There are few aspects of the hunting world in which I could be labeled a “gear junkie.” I wear camo until it has more holes than cloth, still drop at least one deer a year with my original hunting rifle and wear the soles off my boots with regularity. Packs loom as a stark exception. From full-size haulers with clunky metal frames, to ultra-light, cottage-industry, internal-framed jobs, to frameless daypacks, I’ve humped my fair share of fitted and unfitted packs up terrain from the jagged New Mexico mountains, to the Grand Canyon, to the rugged stretch of Appalachians near my home. As such, I was delighted to take Kuiu’s new ultra-modular PRO LT pack system on a taxing backcountry hunt in Idaho this fall. Weighing in at a mere 3.8 pounds, an almost unheard-of number for a load-hauling external-frame pack—much less one with a 4,000-cubic-inch capacity—I had high expectations for the PRO LT going in. It exceeded them.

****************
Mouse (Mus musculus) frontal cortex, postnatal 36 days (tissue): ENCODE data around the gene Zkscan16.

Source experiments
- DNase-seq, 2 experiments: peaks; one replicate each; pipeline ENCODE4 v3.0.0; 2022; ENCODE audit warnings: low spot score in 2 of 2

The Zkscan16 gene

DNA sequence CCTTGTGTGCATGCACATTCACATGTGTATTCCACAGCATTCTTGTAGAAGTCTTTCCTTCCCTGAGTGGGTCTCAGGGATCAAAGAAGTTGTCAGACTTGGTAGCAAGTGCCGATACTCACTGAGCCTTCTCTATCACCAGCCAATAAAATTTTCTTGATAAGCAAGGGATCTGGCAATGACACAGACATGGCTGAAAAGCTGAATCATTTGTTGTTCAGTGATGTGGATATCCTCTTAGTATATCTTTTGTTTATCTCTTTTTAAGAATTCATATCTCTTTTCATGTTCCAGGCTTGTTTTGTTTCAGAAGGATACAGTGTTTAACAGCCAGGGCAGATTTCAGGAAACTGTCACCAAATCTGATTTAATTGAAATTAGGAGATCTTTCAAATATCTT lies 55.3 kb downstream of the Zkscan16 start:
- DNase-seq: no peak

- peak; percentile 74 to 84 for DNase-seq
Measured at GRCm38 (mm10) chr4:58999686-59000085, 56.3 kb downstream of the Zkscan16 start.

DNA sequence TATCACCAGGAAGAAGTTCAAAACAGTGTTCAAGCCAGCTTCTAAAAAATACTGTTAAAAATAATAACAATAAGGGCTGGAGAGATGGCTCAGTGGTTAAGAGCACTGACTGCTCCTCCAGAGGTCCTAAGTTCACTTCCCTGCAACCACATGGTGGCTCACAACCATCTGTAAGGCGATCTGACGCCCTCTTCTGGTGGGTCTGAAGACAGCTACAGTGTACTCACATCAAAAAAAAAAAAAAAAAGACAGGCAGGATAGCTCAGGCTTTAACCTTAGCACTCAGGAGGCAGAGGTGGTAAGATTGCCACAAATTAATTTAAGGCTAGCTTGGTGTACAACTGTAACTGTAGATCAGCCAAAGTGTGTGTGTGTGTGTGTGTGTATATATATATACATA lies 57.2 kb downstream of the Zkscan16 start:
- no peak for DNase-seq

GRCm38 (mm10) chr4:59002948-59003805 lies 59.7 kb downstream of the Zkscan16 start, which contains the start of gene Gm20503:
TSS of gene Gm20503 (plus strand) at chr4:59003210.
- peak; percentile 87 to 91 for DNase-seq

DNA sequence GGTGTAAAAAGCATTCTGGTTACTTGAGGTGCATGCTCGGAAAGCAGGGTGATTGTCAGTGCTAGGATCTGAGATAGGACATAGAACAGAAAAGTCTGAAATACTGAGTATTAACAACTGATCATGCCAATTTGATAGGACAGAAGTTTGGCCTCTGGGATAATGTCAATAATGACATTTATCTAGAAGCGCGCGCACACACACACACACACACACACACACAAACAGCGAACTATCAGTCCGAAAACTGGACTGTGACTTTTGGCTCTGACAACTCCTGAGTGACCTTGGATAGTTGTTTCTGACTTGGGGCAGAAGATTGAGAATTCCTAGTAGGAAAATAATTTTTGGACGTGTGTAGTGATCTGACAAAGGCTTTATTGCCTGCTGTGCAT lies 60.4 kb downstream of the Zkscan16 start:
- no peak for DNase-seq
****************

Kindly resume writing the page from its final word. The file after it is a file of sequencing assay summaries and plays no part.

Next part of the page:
Hornady cup not included in the weight below.
In terms of test conditions, this hunt was a doozy. From horrendous weather, to horseback rides, to the possibility of spike camping, this hunt threw absolutely everything my way, and as any experienced backcountry hunter knows, you’re only as good (read: comfortable) as what you can fit in your pack. I selected a model decked in the brand’s new Valo camouflage, perfect for the burned-out section of forest we hunted.
Pack pictured here in Vias